It depends on the man himself.
In CCA there was an openly gay Hispanic fellow, who I don’t believe spoke any English. The Hispanic guys doted on him. He was treated by a number of men the way you might expect they would treat a girlfriend. I saw his admirers bring him little gifts, candy purchased on commissary, the milk from their breakfast… They would save him a seat close to the TV, and made sure his laundry was tended to.
The Hispanic fellow liked to stand on the upstairs balcony where he had a direct view into the showers… Most of us thought it was funny. He seemed to think nobody noticed. There was a female guard, a petite brunette in her early twenties who did the same thing. There were a few guys who liked an audience and would make sure the merchandise was on display. I think the same guys performed for the woman and the fellow.
In federal prison we had Gay Dave, a tiny man who looked like he could’ve been a model if he could feign a little more of the machismo that magazines seem to like. He loved the attention he got and seemed to play it up. I remember saying something to him about the prison-issue blankets. His reply, in a lilting voice was, “Now, I forget… Sheet or blanket, which one goes on top?” I walked away thinking, “Can he really be that dumb?”
Oh. Duh. I got it later. I was the dumb one.
Big Gay Ken was completely different (bet you thought I was going to say Big Gay Al). Extremely bright, Ken had the most caustic wit I’ve ever encountered. He was large featured, loud, and extremely heavy. His wit was used defensively against everyone, even those he might call friends. It was entertaining in short bursts, but draining over the long haul. The dirty white boys loved to hate Ken. I suspect they were jealous of how he could verbally shrink anybody, and was never afraid to. They called him The Kangaroo because his stomach, devoid of any muscle, drooped down between his legs while he sat (and he sat a lot) . It seemed to remind them of a marsupial’s pouch. Ken, bright as he was, never got it. “Kangaroo? What the fuck is THAT supposed to mean?!” he’d shout for the entire unit to hear. I say shout, but that was Ken’s normal conversational level.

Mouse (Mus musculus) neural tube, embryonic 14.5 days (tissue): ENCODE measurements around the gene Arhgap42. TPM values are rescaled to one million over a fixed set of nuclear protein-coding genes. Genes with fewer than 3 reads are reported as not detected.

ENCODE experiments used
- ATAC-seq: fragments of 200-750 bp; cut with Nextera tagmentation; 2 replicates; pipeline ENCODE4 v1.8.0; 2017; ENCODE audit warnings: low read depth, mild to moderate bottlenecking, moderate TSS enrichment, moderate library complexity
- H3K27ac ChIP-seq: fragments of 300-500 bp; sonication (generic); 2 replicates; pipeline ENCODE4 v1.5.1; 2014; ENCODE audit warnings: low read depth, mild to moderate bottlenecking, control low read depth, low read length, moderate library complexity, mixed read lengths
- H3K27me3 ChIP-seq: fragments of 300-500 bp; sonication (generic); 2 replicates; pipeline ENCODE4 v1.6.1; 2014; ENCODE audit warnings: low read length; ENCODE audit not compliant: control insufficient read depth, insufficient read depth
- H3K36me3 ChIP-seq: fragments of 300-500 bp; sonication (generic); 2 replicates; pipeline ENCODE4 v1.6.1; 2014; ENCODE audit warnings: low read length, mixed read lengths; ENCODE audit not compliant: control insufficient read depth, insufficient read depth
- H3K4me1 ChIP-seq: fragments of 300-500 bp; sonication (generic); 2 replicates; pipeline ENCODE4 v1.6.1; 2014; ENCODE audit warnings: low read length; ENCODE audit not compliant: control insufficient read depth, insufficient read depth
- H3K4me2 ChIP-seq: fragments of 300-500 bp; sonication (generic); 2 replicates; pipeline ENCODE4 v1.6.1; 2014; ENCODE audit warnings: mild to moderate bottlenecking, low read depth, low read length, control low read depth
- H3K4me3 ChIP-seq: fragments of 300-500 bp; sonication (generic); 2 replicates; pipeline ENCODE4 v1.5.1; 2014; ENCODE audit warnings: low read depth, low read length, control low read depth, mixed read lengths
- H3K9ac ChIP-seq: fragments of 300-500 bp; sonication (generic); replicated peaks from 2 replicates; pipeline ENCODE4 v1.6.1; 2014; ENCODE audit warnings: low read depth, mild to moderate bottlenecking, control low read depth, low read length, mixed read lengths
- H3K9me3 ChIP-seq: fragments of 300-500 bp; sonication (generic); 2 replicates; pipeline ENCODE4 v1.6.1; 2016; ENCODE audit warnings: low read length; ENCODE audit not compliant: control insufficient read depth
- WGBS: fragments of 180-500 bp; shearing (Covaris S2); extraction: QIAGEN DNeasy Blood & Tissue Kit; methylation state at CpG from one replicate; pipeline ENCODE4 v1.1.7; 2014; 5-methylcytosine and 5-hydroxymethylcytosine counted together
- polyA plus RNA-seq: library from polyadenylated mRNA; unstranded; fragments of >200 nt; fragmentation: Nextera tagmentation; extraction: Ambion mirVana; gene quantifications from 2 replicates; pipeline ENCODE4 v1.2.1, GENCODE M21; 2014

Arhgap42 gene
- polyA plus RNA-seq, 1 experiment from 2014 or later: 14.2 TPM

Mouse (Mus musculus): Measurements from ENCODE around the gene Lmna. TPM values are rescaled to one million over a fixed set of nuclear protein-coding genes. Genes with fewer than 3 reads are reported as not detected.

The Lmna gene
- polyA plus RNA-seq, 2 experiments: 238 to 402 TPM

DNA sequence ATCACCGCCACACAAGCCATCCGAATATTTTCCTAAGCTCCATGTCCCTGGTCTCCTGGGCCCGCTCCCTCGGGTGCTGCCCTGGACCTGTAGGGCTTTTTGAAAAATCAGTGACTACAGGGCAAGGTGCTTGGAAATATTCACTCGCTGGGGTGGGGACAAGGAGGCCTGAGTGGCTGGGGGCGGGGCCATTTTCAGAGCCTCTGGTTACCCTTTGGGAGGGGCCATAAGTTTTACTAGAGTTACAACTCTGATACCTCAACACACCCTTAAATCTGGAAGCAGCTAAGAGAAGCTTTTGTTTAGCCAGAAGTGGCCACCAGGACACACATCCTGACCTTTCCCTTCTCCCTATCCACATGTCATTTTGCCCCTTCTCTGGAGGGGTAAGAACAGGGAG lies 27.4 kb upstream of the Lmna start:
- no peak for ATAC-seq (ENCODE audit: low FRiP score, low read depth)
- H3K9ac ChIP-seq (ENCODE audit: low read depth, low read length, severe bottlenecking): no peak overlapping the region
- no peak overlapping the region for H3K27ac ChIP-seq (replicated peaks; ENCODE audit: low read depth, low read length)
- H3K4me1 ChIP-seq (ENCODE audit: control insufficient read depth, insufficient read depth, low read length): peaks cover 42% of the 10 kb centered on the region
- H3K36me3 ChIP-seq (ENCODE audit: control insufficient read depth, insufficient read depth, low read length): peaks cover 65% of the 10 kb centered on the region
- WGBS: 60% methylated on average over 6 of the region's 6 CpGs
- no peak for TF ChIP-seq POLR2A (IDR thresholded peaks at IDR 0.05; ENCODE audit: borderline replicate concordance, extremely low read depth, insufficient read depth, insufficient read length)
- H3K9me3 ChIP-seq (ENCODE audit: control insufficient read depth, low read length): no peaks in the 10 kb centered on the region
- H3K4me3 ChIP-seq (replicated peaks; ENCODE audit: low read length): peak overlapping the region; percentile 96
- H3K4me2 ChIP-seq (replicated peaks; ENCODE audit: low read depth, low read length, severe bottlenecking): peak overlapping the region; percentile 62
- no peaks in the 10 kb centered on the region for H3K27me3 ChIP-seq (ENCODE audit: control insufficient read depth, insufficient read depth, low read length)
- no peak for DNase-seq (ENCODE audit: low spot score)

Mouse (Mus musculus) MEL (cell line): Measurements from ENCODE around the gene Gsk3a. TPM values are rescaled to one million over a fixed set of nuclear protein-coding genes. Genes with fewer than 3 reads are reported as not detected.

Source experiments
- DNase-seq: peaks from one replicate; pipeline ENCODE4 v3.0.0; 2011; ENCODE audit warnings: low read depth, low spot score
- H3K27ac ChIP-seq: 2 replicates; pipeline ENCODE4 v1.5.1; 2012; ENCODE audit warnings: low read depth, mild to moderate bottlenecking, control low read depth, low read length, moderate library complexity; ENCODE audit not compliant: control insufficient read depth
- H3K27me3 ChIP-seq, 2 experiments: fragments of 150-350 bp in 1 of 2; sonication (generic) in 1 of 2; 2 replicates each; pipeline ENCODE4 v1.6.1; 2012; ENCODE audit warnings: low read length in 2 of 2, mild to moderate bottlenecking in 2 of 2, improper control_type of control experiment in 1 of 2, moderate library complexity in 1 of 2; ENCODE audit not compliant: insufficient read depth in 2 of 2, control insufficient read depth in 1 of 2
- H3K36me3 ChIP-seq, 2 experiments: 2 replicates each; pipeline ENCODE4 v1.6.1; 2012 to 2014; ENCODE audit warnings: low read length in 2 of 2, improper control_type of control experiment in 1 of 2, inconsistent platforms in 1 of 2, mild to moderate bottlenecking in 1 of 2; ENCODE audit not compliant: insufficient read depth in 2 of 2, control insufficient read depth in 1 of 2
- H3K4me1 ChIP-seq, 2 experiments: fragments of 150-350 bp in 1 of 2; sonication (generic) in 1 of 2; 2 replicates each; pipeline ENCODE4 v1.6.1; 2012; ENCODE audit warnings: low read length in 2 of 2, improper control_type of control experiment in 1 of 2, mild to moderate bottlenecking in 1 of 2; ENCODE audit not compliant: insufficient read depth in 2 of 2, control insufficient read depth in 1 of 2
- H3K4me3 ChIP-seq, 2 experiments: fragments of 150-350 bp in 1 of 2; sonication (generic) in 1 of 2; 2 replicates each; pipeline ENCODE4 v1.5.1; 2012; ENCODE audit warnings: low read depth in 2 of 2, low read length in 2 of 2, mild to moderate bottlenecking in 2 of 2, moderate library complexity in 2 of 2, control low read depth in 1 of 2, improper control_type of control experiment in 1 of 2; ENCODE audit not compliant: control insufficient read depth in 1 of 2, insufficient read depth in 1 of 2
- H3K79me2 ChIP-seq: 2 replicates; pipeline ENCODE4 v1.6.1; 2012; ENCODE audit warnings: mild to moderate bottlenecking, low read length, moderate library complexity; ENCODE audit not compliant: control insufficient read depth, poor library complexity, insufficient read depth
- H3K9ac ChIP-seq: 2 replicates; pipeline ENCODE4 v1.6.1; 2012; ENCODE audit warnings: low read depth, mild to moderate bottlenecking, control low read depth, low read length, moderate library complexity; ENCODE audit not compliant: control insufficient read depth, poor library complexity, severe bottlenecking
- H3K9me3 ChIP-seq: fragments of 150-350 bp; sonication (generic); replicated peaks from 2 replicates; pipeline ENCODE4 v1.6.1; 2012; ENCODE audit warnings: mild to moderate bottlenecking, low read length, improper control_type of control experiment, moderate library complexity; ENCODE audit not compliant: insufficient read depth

We had a gay doctor. A wonderful man who was so much fun to listen to… He often taught health classes and had everyone’s respect as far as I could tell. I’d often see men come to ask him his opinion on their health concerns at chow hall. He was always smiling and helpful. He’d make sure you knew what the medical department was *supposed* to do for you.
Finally there was “Pocahontas.” She was feminine in every way that she could be, save one. Every gesture, from her walk, to the way she moved her head were those of a woman. She wore little bits of jewelry made in prison, and paid far more attention to her clothes than most. She grew her hair out as long as she could, but male pattern baldness doesn’t care how comfortable you are in your body and it will thin whatever you have. Almost everyone gave Pocahontas a wide berth.
The openly gay guys were just people like everyone else, some with more virtues than faults, some the other way around. Their individual experiences were pretty much what their personalities created.
– , Four years behind bars for another man’s crime.